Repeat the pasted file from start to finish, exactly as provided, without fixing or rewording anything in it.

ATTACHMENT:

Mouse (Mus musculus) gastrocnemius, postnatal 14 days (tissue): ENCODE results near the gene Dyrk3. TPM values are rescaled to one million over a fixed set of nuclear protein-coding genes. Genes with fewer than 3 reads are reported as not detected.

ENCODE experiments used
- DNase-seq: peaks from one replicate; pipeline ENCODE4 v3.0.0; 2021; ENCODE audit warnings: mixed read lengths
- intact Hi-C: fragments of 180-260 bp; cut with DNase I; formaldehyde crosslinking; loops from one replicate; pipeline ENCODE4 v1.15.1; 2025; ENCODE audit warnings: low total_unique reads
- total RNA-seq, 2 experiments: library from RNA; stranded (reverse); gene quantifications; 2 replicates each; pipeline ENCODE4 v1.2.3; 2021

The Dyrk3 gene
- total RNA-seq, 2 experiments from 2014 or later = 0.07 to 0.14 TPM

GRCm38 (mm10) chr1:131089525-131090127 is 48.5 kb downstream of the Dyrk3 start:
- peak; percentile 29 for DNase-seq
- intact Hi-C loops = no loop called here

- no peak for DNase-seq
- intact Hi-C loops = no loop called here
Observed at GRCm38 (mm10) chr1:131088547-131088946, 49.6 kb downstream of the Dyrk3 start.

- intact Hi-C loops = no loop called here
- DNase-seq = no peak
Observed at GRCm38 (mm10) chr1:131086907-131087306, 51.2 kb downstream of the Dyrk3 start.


Mouse (Mus musculus) gastrocnemius, postnatal 14 days (tissue): ENCODE results near the gene Dyrk3. TPM values are rescaled to one million over a fixed set of nuclear protein-coding genes. Genes with fewer than 3 reads are reported as not detected.

ENCODE experiments used
- DNase-seq: peaks from one replicate; pipeline ENCODE4 v3.0.0; 2021; ENCODE audit warnings: mixed read lengths
- intact Hi-C: fragments of 180-260 bp; cut with DNase I; formaldehyde crosslinking; loops from one replicate; pipeline ENCODE4 v1.15.1; 2025; ENCODE audit warnings: low total_unique reads
- total RNA-seq, 2 experiments: library from RNA; stranded (reverse); gene quantifications; 2 replicates each; pipeline ENCODE4 v1.2.3; 2021

The Dyrk3 gene
- total RNA-seq, 2 experiments from 2014 or later = 0.07 to 0.14 TPM

GRCm38 (mm10) chr1:131089525-131090127 is 48.5 kb downstream of the Dyrk3 start:
- peak; percentile 29 for DNase-seq
- intact Hi-C loops = no loop called here

- no peak for DNase-seq
- intact Hi-C loops = no loop called here
Observed at GRCm38 (mm10) chr1:131088547-131088946, 49.6 kb downstream of the Dyrk3 start.

- intact Hi-C loops = no loop called here
- DNase-seq = no peak
Observed at GRCm38 (mm10) chr1:131086907-131087306, 51.2 kb downstream of the Dyrk3 start.